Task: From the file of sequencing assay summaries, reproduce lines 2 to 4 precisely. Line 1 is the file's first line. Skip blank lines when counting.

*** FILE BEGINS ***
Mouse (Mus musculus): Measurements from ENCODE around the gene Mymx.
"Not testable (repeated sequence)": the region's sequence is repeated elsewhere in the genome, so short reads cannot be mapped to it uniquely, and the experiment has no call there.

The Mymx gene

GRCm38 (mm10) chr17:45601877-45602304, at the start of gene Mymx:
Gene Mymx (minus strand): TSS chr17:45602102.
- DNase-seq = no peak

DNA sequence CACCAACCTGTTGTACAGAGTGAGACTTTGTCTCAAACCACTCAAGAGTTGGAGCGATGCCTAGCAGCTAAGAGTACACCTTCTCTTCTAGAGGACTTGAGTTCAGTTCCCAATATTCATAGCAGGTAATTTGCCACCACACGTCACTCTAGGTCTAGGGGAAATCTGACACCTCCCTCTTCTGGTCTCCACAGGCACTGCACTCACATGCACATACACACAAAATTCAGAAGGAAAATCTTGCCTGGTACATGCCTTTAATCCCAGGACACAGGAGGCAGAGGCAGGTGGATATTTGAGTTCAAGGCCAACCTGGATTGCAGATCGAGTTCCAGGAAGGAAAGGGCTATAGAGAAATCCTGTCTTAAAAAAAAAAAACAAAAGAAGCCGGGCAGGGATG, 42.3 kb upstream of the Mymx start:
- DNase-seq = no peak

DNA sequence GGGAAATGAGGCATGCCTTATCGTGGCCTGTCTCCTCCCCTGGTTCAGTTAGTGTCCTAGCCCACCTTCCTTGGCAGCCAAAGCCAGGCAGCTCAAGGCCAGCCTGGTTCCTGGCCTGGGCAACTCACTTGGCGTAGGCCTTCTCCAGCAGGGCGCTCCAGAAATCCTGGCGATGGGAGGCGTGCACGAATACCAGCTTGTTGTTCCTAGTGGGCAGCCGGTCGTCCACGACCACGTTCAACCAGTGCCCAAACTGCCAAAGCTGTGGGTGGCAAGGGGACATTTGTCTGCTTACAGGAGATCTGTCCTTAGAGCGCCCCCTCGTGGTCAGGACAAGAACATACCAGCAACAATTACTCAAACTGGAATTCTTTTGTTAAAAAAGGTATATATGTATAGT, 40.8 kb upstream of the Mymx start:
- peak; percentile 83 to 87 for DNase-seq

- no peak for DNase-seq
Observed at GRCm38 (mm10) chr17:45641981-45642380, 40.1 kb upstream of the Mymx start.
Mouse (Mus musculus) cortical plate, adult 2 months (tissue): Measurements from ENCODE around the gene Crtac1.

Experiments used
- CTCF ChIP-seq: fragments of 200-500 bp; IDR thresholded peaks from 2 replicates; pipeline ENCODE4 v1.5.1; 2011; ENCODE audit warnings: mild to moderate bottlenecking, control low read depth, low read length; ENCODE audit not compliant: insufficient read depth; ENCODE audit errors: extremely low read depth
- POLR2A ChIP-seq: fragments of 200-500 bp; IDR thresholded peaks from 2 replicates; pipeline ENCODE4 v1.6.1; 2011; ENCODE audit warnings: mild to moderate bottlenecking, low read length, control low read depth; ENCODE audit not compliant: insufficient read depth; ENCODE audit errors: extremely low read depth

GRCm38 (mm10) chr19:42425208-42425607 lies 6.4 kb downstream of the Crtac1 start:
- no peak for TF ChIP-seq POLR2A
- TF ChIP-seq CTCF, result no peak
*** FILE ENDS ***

"Not testable (repeated sequence)": the region's sequence is repeated elsewhere in the genome, so short reads cannot be mapped to it uniquely, and the experiment has no call there.

The Mymx gene

GRCm38 (mm10) chr17:45601877-45602304, at the start of gene Mymx: